Back To Top

Amid COVID-19 scare, drive-thrus proliferate, from Korean short ribs to fresh seafood

Namo Namo Cafe provides a drive-thru service amid the COVID-19 pandemic. (Namo Namo Café’s Instagram account)
Namo Namo Cafe provides a drive-thru service amid the COVID-19 pandemic. (Namo Namo Café’s Instagram account)

While Korea’s drive-thru testing for the novel coronavirus grabbed the attention of countries across the world, the drive-thru model is recently being applied to other sectors of life here. Customers can now pick up diverse culinary dishes through drive-thru services, minimizing the chances of virus infection while still enjoying the delicacies.

Drive for galbi and samgyetang

Recently, a variety of Korean dishes, from galbi -- the short ribs widely enjoyed as Korean barbecue -- to samgyetang, or ginseng chicken soup, have become available via drive-thru services.

Balsan Samgyetang in Gangseo, western Seoul, has offered drive-thru services over the past years, but the number of customers has soared twofold since the viral outbreak.

“Not many people knew of the service before the coronavirus outbreak, but now it seems they are enjoying the convenience of the drive-thru service,” Sim Mi-jung, the owner of the restaurant, told The Korea Herald.

Galbi Garden, which sells a variety of galbi dishes in Seongnam, Gyeonggi Province, kicked off the service in late March, as customers halted their visits to the restaurant wary of possible coronavirus infection.

“The sales sharply decreased after the viral outbreak, but the drive-thru service redeemed the damage,” said restaurant owner Kim Hyun-ho.

Samwon Garden, the storied 44-year-old Michelin-starred galbi restaurant in Gangnam, Seoul, began its drive-thru service for the first time after the COVID-19 outbreak. The landmark restaurant offers takeout marinated beef short ribs and bulgogi to be enjoyed at home. 

Drive-thru comes to local cafes

When it comes to cafes, drive-thru service had only been popular for major franchise cafes in Korea, like Starbucks. However, now even local mom-and-pop shops have begun adapting to the drive-thru system.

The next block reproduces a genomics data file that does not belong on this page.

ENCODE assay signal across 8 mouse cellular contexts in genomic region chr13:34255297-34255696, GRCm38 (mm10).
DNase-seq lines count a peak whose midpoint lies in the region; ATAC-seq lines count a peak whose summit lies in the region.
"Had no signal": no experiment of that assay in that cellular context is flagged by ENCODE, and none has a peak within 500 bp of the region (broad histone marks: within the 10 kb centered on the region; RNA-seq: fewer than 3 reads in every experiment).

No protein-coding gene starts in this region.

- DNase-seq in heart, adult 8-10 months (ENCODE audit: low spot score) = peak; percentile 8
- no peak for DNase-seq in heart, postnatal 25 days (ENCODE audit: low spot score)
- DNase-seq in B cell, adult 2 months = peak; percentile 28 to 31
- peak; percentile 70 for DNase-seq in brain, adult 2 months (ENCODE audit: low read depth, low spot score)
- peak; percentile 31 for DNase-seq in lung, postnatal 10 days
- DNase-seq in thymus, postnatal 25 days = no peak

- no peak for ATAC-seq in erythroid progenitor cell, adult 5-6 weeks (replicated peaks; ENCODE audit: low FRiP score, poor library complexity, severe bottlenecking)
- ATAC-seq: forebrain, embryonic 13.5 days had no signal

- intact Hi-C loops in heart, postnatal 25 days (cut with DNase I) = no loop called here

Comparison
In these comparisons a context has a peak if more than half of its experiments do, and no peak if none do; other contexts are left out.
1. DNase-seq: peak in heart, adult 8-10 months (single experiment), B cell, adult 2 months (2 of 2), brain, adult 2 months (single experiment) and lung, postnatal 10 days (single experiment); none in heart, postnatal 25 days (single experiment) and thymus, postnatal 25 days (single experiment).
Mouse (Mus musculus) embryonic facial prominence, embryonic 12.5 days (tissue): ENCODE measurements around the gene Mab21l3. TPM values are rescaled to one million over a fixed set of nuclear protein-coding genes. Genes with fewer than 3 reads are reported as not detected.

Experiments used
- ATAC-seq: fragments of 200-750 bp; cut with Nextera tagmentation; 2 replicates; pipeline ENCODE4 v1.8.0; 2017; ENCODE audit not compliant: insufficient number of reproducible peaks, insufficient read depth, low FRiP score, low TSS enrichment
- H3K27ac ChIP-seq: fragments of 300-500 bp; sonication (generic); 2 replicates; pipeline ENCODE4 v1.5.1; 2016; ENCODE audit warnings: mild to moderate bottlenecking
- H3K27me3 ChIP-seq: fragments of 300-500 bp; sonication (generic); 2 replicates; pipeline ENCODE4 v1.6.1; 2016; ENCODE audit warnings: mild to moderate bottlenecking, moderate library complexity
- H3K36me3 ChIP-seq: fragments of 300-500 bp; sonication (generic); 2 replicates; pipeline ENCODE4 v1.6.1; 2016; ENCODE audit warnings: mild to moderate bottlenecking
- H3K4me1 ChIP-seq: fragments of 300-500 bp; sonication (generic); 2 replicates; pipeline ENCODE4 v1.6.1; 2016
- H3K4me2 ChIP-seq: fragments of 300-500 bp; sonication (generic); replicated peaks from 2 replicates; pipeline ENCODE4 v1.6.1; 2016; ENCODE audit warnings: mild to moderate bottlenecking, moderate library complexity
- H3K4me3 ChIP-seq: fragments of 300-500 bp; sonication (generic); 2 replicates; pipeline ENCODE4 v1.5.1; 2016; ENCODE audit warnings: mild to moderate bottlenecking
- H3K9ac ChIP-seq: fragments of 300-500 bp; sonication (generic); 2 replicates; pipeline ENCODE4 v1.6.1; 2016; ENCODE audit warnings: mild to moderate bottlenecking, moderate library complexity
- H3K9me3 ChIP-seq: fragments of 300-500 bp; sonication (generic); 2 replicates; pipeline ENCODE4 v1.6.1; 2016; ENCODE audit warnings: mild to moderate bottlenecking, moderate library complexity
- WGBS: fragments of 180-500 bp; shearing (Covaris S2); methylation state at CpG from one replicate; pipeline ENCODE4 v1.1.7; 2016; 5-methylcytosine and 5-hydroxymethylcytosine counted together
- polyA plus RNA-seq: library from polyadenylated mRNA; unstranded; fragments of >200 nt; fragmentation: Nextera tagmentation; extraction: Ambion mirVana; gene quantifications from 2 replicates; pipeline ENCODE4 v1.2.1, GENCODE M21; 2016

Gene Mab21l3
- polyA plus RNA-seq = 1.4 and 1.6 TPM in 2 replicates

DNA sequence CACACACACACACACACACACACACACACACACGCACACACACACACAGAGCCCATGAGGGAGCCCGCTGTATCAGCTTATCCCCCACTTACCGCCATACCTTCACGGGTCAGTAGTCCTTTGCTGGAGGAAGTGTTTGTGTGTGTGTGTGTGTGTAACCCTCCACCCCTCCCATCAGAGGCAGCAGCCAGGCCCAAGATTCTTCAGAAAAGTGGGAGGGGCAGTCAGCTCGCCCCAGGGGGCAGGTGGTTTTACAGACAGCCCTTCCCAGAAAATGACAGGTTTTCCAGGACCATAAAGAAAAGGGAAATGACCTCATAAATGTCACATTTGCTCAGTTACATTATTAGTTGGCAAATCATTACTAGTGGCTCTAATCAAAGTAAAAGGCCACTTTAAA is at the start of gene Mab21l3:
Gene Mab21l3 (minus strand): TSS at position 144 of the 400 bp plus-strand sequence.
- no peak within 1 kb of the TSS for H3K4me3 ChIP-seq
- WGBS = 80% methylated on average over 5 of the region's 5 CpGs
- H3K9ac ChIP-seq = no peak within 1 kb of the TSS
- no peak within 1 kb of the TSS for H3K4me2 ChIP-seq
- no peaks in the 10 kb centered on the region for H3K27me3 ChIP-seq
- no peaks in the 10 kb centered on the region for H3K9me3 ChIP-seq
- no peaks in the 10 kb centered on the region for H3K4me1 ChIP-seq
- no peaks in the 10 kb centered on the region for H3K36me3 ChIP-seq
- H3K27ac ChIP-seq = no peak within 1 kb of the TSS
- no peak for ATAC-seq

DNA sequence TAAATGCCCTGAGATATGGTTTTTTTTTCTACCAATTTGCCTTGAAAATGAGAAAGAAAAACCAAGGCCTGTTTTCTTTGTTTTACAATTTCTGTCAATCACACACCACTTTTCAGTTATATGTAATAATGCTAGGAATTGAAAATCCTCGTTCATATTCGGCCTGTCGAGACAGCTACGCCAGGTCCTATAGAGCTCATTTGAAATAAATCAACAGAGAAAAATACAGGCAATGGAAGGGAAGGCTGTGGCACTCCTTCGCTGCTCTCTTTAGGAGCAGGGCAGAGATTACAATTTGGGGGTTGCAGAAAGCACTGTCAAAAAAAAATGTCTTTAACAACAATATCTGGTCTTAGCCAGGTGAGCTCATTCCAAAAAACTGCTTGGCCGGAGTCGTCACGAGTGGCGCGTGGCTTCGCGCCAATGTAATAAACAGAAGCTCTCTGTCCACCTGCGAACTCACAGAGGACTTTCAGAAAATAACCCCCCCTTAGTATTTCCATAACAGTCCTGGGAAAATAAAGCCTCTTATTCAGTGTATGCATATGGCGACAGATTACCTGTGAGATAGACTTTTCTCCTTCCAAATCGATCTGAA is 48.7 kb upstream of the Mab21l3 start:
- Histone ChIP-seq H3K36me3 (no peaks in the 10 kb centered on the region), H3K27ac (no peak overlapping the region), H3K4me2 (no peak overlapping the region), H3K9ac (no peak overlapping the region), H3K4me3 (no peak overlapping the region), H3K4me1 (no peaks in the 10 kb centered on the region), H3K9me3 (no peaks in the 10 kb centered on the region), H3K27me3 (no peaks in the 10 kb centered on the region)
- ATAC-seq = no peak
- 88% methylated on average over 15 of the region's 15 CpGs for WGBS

“It seems the drive-thru service sparked more interest in Korea after drive-thru COVID-19 testing stations popped up here,” Kim Seon-ju, manager of Namo Namo Cafe on Jeju Island, which began drive-thru service in February, told The Korea Herald.

“Our drive-thru service is not yet as popular as those of franchise cafes such as Starbucks because we have just started, but we certainly see more customers using the service after we began the promotion on Instagram.”

Cafe Blest in Seongdong-gu, Seoul, only takes orders via phone or drive-thru to comply with the government’s social distancing measures.

“We are located in a quiet neighborhood, so not many knew of the drive-thru service, but now more are using it,” cafe owner Chang Ha-hyun said. “We are trying to come up with more innovative ways to provide better drive-thru service.”

Fresh seafood to your car

Noryangjin Fisheries Wholesale Market in Seoul also launched a drive-thru service on March 26, proving popular with seafood lovers.

People can take out seafood dishes such as assorted sashimi platters, seasoned skate, fried shrimp and raw abalone from the drive-thru in minutes.

According to the National Federation of Fisheries Cooperatives, the Noryangjin Fisheries Wholesale Market recorded 700 million won ($578,000) in sales from March 26 to Wednesday. Twelve percent of that was generated via drive-thru. The federation said that the numbers have almost returned to their rate before the virus outbreak.

The market is to operate its drive-thru service until Sunday, on worries of rising seasonal temperatures. However, it will continue to offer “contactless service” through a mobile app managed by the National Federation of Fisheries Cooperatives, where customers can pick up reserved seafood at a designated spot outside of the market.

By Park Yuna (